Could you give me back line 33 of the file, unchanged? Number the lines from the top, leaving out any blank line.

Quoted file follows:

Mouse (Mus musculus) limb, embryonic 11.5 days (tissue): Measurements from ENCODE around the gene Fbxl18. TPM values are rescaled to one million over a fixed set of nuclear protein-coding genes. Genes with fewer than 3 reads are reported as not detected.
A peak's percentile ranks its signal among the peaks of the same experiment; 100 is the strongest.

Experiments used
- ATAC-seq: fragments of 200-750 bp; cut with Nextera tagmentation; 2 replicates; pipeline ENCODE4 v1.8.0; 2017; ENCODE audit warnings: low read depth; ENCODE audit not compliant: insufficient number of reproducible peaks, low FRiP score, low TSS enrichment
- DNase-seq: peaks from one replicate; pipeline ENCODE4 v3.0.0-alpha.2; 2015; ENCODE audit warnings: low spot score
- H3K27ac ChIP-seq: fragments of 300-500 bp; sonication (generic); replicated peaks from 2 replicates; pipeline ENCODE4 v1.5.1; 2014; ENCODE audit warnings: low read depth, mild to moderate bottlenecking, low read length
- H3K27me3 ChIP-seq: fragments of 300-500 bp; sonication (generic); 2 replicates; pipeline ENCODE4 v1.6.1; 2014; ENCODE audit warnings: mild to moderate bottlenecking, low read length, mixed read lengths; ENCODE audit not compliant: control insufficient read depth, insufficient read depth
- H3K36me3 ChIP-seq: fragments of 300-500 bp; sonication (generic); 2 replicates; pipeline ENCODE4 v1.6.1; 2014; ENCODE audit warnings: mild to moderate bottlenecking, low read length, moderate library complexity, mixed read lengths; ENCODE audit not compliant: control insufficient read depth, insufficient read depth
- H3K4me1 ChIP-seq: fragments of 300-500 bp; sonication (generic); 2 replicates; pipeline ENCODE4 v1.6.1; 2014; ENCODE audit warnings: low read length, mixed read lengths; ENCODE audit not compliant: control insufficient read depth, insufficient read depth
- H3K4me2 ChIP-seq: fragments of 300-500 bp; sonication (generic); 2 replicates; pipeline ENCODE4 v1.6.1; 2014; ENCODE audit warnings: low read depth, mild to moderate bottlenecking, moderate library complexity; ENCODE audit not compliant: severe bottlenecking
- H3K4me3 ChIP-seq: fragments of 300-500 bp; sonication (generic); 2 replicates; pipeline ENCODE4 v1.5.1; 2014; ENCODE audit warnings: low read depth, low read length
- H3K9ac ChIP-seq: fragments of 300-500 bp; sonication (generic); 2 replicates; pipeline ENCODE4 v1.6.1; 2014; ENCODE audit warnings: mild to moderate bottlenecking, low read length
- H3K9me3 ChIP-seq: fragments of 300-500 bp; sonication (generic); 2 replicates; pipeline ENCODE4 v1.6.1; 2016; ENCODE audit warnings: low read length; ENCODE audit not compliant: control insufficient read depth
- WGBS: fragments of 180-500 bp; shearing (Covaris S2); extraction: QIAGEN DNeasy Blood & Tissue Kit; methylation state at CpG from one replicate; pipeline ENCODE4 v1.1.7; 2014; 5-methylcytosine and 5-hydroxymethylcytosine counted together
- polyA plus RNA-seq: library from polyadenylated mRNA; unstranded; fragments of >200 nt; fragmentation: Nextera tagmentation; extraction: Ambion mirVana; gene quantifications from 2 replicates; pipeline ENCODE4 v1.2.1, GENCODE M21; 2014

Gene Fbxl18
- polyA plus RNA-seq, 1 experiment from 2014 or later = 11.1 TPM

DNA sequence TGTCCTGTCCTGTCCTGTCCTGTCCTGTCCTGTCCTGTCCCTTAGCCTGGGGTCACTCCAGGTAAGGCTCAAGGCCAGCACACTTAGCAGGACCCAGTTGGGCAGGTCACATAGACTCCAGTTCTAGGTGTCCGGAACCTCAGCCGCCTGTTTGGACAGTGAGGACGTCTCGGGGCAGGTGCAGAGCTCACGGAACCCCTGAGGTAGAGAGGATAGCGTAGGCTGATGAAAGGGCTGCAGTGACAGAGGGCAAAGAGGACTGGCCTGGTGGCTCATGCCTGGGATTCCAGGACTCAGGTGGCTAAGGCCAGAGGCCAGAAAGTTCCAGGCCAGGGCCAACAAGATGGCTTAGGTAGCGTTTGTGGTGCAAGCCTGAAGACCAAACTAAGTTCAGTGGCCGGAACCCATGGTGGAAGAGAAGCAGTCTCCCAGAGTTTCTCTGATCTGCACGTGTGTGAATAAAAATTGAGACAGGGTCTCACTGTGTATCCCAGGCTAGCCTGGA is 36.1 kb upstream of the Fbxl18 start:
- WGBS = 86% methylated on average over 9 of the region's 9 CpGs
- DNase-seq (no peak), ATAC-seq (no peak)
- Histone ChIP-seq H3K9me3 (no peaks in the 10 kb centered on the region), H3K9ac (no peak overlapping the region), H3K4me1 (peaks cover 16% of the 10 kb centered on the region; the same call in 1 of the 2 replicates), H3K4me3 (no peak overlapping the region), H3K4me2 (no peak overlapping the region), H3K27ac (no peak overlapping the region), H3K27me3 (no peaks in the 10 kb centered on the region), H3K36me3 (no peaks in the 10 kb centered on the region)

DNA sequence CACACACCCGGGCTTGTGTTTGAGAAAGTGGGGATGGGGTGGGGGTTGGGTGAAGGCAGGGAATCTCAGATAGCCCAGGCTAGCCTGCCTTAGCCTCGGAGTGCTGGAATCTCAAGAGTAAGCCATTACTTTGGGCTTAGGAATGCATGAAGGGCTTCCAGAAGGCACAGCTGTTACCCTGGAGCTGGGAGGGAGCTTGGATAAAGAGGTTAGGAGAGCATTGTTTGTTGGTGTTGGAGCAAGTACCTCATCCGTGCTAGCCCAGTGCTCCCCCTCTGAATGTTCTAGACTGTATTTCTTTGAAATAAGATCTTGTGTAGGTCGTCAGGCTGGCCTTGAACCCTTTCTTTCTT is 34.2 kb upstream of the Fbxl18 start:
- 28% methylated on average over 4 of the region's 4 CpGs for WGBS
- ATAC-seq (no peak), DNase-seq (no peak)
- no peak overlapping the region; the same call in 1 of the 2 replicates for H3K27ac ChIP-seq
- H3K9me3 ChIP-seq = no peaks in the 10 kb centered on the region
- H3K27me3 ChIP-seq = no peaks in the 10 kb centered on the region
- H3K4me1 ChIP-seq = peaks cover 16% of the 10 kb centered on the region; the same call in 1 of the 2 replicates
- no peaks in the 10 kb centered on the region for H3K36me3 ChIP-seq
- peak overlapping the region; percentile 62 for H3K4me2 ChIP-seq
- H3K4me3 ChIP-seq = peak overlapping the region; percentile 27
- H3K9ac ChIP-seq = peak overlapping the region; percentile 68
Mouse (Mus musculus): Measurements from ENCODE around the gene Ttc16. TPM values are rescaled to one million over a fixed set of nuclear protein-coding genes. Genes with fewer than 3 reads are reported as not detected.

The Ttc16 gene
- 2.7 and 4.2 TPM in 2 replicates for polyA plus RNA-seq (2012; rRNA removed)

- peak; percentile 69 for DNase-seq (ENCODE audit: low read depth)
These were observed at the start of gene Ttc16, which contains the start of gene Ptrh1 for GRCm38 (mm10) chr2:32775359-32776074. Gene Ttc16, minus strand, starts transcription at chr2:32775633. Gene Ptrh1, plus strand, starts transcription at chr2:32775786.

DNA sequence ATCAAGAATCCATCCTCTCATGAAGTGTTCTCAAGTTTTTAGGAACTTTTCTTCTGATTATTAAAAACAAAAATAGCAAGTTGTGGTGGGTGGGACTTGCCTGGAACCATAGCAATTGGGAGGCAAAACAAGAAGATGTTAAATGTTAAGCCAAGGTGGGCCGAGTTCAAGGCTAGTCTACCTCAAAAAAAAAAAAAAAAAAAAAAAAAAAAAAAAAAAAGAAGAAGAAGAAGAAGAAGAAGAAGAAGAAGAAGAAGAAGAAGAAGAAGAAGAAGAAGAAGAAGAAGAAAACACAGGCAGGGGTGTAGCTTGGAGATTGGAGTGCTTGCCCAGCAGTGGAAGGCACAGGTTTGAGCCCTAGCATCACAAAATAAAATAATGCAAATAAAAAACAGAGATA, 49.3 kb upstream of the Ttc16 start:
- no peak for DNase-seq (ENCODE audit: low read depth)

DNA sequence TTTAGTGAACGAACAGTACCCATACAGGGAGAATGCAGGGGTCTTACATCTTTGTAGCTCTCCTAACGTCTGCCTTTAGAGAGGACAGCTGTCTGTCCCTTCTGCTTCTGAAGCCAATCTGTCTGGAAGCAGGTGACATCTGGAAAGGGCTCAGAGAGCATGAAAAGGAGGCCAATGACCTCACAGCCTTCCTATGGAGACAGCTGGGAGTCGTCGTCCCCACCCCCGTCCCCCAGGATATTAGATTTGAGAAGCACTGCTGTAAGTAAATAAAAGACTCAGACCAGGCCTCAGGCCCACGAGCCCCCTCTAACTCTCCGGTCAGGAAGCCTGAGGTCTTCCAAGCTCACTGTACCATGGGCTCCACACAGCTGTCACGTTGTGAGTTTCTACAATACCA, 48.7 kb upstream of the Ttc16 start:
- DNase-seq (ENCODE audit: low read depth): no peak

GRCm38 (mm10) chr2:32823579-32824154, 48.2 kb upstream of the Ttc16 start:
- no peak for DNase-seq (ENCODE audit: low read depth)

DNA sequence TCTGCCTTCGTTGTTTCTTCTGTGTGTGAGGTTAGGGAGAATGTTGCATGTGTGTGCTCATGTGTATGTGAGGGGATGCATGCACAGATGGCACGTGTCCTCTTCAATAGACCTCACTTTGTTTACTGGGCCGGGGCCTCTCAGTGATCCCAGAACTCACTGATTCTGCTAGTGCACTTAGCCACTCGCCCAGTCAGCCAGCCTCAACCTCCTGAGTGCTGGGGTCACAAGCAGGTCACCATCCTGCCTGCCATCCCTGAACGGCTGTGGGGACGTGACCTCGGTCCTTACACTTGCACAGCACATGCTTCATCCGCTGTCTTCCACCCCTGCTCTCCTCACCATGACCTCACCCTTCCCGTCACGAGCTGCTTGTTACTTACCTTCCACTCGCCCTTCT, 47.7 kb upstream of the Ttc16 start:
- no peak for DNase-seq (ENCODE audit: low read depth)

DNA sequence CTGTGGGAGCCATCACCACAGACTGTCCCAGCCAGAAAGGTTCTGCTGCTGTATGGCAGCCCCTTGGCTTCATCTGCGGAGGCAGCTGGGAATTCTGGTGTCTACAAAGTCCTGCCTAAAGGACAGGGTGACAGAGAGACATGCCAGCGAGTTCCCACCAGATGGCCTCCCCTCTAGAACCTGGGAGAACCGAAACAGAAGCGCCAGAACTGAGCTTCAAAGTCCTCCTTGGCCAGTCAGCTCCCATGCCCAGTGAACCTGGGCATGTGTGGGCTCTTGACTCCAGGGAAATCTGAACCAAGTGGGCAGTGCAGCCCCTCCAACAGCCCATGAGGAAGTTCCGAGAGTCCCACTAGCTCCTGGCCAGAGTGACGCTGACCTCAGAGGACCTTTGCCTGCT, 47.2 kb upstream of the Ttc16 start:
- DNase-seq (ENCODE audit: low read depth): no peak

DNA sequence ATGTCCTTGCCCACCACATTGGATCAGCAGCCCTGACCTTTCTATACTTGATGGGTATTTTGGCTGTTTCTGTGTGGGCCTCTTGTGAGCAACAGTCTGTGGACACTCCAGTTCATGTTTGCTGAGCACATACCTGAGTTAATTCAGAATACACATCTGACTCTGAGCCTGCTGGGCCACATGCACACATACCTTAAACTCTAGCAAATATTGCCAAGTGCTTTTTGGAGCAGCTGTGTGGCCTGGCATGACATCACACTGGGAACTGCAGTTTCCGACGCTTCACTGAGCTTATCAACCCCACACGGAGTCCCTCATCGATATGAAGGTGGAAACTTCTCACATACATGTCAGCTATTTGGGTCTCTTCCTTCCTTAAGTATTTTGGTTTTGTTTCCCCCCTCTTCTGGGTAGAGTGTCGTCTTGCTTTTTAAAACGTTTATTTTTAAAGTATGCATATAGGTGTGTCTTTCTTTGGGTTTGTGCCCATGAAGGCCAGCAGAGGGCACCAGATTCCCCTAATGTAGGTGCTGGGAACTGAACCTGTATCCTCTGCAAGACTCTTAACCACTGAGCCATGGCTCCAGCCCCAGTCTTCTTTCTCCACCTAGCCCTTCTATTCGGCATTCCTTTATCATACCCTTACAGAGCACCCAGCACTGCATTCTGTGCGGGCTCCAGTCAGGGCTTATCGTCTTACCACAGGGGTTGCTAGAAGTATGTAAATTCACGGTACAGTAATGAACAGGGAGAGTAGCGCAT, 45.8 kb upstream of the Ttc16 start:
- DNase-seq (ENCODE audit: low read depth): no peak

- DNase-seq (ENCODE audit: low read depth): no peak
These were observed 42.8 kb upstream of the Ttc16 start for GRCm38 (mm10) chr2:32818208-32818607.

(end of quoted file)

Mouse (Mus musculus): Measurements from ENCODE around the gene Ttc16. TPM values are rescaled to one million over a fixed set of nuclear protein-coding genes. Genes with fewer than 3 reads are reported as not detected.